Nearly 200 years after his passing, Ludwig van Beethoven’s genome was sequenced using five hair strands. This allowed researchers to learn more about his fatal liver disease as opposed to his hearing loss.
The German composer had a hepatitis B virus infection and a genetic predisposition to liver disease, according to researchers who examined his genome.
After his 1827 passing at the age of 56 in Vienna, an autopsy revealed that he had liver cirrhosis, a condition frequently brought on by excessive drinking.
The latest research indicates that his liver disease might have been caused by a number of factors, including genetics, viral infection, and alcohol use.
Tristan Begg, the lead author of the research published in the journal Current Biology, shared that “Beethoven’s liver disease risk, which comes mainly from mutations in 2 genes – PNPLA3 and HFE – would’ve roughly tripled his risk for the entire spectrum of progressive liver disease. On their own, such risk factors aren’t of great concern to most of those who have them, but there would’ve been a harmful interaction effect with his alcohol consumption. Prior to the study, alcohol was the only certain risk factor for Beethoven’s liver disease.”
Beethoven’s genome contained the hepatitis B virus, which suggested a liver infection occurred at least a few months before his passing and possibly earlier.
Beethoven began to lose his hearing gradually at the age of 29, and by the time he was 44, he was completely deaf. Despite this, he continued to create his masterworks.
Begg explained that “We were unable to find a genetic explanation for Beethoven’s hearing loss, although this by no means precludes such an explanation, as a few possible explanations couldn’t be reliably or comprehensively evaluated.”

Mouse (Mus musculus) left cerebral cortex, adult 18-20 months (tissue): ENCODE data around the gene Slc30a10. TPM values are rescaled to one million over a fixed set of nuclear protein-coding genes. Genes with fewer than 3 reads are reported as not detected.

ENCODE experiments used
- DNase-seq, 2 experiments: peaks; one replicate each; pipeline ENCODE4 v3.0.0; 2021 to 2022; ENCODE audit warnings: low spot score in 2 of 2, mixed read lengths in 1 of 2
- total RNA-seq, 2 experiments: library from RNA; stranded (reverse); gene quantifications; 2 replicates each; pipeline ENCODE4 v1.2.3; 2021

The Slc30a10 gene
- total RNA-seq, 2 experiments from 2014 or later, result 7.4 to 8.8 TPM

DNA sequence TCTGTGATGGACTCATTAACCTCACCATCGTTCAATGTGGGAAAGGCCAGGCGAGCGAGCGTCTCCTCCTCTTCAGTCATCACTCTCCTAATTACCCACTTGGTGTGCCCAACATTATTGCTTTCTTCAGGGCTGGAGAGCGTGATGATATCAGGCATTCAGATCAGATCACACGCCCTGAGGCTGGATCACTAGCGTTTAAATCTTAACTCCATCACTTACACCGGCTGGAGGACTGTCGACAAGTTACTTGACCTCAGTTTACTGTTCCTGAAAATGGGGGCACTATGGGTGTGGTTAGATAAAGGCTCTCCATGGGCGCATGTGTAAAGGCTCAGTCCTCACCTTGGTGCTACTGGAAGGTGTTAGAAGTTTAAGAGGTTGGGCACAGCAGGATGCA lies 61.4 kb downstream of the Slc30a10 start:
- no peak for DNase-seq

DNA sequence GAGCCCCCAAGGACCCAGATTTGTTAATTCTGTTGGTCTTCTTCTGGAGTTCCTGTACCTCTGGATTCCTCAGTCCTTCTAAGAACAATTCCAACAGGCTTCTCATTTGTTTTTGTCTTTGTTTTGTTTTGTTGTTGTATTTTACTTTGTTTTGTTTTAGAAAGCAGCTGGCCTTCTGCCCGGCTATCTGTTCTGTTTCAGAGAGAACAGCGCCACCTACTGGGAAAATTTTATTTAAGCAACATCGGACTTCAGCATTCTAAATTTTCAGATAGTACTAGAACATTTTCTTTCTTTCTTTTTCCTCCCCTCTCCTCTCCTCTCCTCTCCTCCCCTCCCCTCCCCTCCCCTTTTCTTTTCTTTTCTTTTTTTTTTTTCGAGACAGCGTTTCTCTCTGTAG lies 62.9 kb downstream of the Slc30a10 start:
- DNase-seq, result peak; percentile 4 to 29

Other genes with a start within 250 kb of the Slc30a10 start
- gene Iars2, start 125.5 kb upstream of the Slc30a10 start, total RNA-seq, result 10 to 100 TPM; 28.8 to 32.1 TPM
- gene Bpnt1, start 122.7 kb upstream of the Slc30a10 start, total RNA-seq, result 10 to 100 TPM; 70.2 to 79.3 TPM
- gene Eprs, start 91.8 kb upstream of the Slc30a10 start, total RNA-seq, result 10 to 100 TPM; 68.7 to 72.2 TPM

For conditions that some experts had hypothesized existed, like otosclerosis or Paget’s disease, there was no evidence discovered during the study.
In a document known as the Heiligenstadt Testament, Beethoven requested in 1802, that his physician disclose his hearing loss and other medical conditions in the public domain after his passing so that “as far as possible, the world will be reconciled to me, at least.”
“Beethoven’s music continues to inspire millions almost 200 years after his death. It was valuable to carry out the study first to attempt to satisfy his own wishes regarding the understanding of his health, but also in the interest of more accurately conveying all the facts of his biography, which was of importance to him as well,” Begg went on to say.
Eight hair strands from both public and private collections in the US and Europe were examined by the researchers, and it was found that 5 of them matched and were nearly definitely authentic as his.
The genome of the man who once owned the best-preserved one was sequenced using the Stumpff Lock, so named after the man who once owned it.